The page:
He places in to our hands all of these wonderful gifts.  Gifts we would never be able to catch for ourselves.  We so often throw them away.  Sometimes not even realizing what we are doing, yet he is not irritated.  Yes, he wraps us up again in his love.  We experience that love again and with the reception of that love we have the calling to love others with that same kind of love.  To love even the people who have squandered the gifts we have given to them, to love them and love them again even as Jesus does.  – Phil Ryken

Ultimately it is God’s love that inspires and shows us how to love our families and others.

A God of Hope gives reason to be pro-life

May the God of hope fill you with all joy and peace in believing, so that by the power of the Holy Spirit you may abound in hope. – Romans 15:13

This video is so moving an it captures one of the reasons why I am pro-life.

Proclaiming the pro-life message is to proclaim a message of  hope.  The only reason to end a pregnancy is because of a lack of hope in what God is able to do.  In our temporal eyes things may seem bleak, but God has a plan.  No matter the situation, God will always make a way, when we walk by faith and lean not on our own understanding then there is never a reason to not give life a chance.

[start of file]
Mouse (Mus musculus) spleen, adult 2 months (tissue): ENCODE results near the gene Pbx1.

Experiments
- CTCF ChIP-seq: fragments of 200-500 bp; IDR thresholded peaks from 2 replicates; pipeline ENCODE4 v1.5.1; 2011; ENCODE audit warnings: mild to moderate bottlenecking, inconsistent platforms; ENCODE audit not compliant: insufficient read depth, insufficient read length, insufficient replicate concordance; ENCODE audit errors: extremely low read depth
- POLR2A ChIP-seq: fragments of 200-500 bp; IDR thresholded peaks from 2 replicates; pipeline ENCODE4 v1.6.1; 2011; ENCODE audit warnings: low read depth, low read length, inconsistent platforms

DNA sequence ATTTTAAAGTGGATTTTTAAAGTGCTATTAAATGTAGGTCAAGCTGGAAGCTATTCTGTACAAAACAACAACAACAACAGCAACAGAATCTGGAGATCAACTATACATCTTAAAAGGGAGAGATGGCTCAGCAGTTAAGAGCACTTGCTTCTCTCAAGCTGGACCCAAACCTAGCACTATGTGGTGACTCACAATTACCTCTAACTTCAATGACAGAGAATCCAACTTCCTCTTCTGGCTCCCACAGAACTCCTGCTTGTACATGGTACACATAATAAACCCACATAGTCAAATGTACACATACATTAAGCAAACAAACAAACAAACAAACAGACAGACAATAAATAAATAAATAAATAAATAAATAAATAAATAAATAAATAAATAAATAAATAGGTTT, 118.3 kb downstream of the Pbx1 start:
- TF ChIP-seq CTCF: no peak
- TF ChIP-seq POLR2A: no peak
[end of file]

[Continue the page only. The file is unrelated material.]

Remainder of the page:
October 29, 2009

J.C. Ryle on the divinity of Christ

Filed under: Incarnation,J.C. Ryle — cubsfan1980 @ 8:32 am
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The divinity of Christ is the citadel and keep of Christianity.  Here lies the infinite value of the satisfaction He made upon the cross.  Here lies the peculiar merit of His atoning death for sinners.  That death was not the death of a mere man, like ourselves, but of one who is “over all, God blessed for ever…
Let believers cling to this doctrine with jealous watchfulness  With it, they stand upon a rock.  Without it, they have nothing solid beneath their feet.  Our hearts are weak.  Our sins are many.  We need a Redeemer who is able save to the uttermost, and deliver from the wrath to come.  We have such a Redeemer in Jesus Christ.  He is “the mighty God. (Isaiah 9:6).” – J.C. Ryle

October 28, 2009

The Fatherhood of God

Filed under: ephesians,Fatherhood of God,Pete Wilson,promises of God,Psalms — cubsfan1980 @ 10:26 am
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Blogs that have caught my interest lately are those relating to parents and fatherhood.  It is neat to think about how fatherhood is directly related to the character of God, as God is the father from which father his name (Ephesians 3:14-15). I love this picture of the fatherhood of God and his promises by Pete Wilson.